There are three notions behind APAHA, each of which evolved from three distinct points in my life as a rider.
The first is the notion of refining an idea on a trained horse. In the initial years of my riding career, it was on my mother’s trained horses that I was given the opportunity to feel on horseback. After my mother s death, my teacher, Nuno Oliveira, continued to provide me with the opportunity to perfect my feeling on horseback by letting me ride his personal horses, which had the benefit to him of giving his back a break. This was also the start of a different relationship between us. Oliveira became not just my teacher but also a benevolent and amused mentor who nurtured my development as a rider. I finally got to ask questions on the right way, meaning questions related to understanding about being in the moment and at the right juncture of learning – that is, I could learn as my body imprinted reflexes and absorbed the significance and impact from the horse’s perspective. This type of biofeedback from the horse, followed by explanations of how deep to go physically and psychologically trains you to keep the focus to and for the horse.
Providing an aid through a trained horse gives all sorts of opportunities for guided dialogue. And equally importantly, you have the comfort of knowing that you do not have the task of training the horse, you are merely to experience his knowledge and feel your way through mistakes instead of around them. Mistakes are part of learning, but you must be able to make them and be corrected in a safe way. Under Oliveira’s guidance I was allowed to make the mistakes I needed in order to learn but always under the watchful eye of my mentor. This experience in my riding career made me see the value in having access to trained horses that can be teachers but with the learning guided by an experienced mentor.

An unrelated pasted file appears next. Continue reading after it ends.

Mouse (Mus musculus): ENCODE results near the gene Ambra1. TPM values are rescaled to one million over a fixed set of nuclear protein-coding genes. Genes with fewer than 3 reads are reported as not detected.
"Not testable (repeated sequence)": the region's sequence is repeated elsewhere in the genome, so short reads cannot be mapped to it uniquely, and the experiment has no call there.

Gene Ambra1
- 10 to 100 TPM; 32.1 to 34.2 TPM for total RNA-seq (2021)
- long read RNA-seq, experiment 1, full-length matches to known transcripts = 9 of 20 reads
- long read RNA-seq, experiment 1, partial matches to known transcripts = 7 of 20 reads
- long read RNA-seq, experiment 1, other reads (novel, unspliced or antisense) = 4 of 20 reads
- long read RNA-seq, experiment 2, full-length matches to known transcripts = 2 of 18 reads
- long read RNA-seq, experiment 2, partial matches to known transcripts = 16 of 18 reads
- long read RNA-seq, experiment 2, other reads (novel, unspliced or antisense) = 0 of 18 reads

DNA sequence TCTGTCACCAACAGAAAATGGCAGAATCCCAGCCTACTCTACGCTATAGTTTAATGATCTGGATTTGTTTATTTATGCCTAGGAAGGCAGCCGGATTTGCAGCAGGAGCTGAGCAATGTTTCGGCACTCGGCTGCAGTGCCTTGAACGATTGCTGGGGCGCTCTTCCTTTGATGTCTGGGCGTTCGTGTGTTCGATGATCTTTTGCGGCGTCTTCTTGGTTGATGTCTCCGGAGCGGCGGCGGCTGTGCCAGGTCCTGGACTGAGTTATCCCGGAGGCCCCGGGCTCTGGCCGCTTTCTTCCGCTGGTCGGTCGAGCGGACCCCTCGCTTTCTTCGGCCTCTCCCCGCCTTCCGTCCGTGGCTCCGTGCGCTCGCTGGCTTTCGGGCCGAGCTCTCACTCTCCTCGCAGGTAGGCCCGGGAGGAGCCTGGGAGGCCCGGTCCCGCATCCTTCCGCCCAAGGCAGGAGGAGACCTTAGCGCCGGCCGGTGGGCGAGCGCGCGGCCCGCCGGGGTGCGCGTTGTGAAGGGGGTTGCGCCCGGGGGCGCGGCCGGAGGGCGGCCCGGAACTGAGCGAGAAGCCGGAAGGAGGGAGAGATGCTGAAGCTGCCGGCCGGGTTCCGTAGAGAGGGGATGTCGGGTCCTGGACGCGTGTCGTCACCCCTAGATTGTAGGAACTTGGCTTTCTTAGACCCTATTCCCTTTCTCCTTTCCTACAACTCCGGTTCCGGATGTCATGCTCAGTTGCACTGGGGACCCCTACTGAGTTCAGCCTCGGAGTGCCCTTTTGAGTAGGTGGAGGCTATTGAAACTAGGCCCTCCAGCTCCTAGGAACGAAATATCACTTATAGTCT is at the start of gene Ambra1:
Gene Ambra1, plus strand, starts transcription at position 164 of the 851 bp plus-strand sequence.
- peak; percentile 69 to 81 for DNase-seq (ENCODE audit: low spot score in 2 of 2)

The second notion behind the idea of APAHA is to collect, preserve and teach from a body of experience that can provide in a Socratic and responsorial fashion the answers riders should seek once they have managed to link feel to technical components. Discovering these answers takes time, which is why in the APAHA program this is seen as a two-year progression. The idea of this educational phase is for young trainers to participate in APAHA educational experiences four times a year for one to two weeks. Participants in this APAHA educational program an also opt to also take classes during nearby APAHA sponsored clinics.
These two years of study are linked to what I learned in my time with Master Oliveira – the value of learning under an experienced eye. This is a time that also allows you to feel your way around mistakes that are about to happen because of lack of experience and mileage, but it all occurs under a watchful eye that will tempers your ideas and can pull you back from the abyss of crassness in time to save the horse from suffering the fallout of your learning. Oliveira’s generation called it godparenting the young trainer. In loco parenti the master awaits the apprentice trainer’s budding ideas and does not blunt them too far but judiciously prunes them. And then, the master answers the design questions of this garden being planted by the apprentice but allows the design to be a personal creation.